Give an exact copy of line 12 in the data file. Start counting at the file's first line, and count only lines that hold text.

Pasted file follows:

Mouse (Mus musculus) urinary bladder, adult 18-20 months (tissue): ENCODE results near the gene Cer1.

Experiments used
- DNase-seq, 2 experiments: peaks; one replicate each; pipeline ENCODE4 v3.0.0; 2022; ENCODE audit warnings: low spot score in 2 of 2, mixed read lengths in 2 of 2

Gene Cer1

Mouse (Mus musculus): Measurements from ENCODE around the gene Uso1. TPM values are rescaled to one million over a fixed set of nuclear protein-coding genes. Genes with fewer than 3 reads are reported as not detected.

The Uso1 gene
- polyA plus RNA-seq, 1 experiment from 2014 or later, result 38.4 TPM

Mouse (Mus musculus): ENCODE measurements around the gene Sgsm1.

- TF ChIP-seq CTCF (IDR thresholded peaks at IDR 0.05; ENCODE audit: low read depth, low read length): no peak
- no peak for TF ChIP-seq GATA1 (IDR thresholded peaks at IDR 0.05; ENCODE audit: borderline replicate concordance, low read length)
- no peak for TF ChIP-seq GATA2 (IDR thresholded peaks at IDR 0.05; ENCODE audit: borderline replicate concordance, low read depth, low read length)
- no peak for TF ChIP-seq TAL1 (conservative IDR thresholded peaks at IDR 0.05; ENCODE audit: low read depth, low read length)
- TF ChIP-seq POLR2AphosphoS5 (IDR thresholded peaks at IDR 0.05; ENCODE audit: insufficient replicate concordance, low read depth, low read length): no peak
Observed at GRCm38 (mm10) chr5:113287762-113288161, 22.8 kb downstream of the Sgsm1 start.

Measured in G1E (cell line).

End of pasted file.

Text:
- no peak for TF ChIP-seq TAL1 (conservative IDR thresholded peaks at IDR 0.05; ENCODE audit: low read depth, low read length)